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I study the causes and effects of social inequality in postindustrial societies from a comparative perspective that exploits differences among stratification systems. Employing quantitative analysis and social class schemes for the description of contemporary and past inequality, I research social mobility to describe the role of inequality during childhood for educational attainment and occupational positioning later in life.
Besides studying how inequality is reproduced over generations, recently I began to analyze the impact of inequality on political orientation. While the former research addresses institutional processes regulating the mobility of the middle classes, the latter addresses important sociopolitical changes in times of increasing inequality. Following the Ph. Only recently, inequality in admission to higher education became subject of sociological interest.
Universities use admission tests to regulate access to study courses effectively becoming the gatekeeper to middle class positions. While American research pointed out that increasing competition can advantage aspiring students from privileged backgrounds, little is known about the role of admission tests in creating inequality in access to university or choice of field of study in Germany. Generally, universities erect admission testing in Germany if demand outpaces supply for a specific field of study.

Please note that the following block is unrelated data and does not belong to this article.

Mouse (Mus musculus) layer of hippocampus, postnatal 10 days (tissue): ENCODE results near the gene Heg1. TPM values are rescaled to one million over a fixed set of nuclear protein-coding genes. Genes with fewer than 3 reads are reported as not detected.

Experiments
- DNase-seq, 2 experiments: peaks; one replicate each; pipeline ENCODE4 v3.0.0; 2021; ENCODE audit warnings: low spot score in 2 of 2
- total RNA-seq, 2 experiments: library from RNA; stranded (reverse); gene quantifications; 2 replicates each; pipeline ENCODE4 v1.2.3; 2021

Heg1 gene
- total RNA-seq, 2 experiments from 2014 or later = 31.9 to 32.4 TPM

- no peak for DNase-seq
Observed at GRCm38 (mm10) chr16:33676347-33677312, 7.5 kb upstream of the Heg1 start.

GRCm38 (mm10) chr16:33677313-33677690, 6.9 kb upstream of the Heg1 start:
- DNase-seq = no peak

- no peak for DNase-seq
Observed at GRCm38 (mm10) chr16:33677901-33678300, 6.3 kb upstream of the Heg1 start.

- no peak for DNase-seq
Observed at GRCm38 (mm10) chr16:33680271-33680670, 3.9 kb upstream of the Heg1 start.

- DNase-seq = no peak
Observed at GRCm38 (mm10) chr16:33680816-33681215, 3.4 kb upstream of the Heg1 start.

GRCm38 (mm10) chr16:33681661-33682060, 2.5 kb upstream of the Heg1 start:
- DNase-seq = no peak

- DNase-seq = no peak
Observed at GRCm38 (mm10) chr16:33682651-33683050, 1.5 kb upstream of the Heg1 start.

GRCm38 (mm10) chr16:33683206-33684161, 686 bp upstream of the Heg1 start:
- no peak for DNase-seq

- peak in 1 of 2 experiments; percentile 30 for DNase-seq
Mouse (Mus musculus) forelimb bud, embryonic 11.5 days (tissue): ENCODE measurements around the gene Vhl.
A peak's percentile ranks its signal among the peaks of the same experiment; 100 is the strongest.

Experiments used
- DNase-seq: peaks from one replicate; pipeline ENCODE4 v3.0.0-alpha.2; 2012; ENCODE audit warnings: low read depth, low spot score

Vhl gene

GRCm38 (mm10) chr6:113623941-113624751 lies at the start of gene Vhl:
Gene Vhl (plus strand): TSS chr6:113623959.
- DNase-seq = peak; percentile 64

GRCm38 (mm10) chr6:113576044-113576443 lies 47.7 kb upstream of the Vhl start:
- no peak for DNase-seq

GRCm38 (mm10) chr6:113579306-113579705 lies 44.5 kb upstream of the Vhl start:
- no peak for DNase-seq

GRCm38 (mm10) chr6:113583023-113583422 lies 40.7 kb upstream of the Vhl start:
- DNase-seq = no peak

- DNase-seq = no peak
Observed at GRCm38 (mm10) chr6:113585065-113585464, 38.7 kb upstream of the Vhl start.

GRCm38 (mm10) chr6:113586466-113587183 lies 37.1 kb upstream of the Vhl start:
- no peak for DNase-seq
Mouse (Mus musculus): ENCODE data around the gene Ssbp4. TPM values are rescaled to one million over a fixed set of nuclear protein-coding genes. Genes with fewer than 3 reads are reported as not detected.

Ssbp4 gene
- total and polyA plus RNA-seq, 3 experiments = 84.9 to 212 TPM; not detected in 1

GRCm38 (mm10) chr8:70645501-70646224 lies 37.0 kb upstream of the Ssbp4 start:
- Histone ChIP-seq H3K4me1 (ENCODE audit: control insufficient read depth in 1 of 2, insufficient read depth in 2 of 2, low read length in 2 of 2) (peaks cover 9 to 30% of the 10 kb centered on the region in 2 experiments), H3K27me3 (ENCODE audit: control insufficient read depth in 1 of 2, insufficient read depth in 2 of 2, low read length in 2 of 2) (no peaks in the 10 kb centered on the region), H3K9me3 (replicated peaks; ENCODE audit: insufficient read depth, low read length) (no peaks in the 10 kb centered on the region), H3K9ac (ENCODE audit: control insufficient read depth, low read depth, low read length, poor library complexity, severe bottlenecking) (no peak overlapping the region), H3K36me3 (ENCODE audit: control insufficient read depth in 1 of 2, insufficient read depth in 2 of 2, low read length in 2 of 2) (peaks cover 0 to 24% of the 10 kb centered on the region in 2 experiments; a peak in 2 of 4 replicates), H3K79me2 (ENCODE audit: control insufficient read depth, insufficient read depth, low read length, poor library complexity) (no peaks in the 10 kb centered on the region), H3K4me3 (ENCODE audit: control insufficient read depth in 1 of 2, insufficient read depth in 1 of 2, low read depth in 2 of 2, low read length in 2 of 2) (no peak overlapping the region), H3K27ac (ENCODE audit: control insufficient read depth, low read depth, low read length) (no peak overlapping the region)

Either the type of admission testing or the shifting level of required grades might influence social inequality in admission by selecting on capacities that are more common among students from better-off families or indirectly through informing parenting styles years ahead of the actual point of admissions.
This research tries to overcome the theoretical, methodological and empirical gap in inequality in higher education research by explaining the role admission testing plays in recreating inequality in Germany. It also aims at providing policy makers with knowledge about the degree to which different admission systems cause varying levels of diversity among students and develop best practice models to regulate access effectively and allow for higher levels of diversity.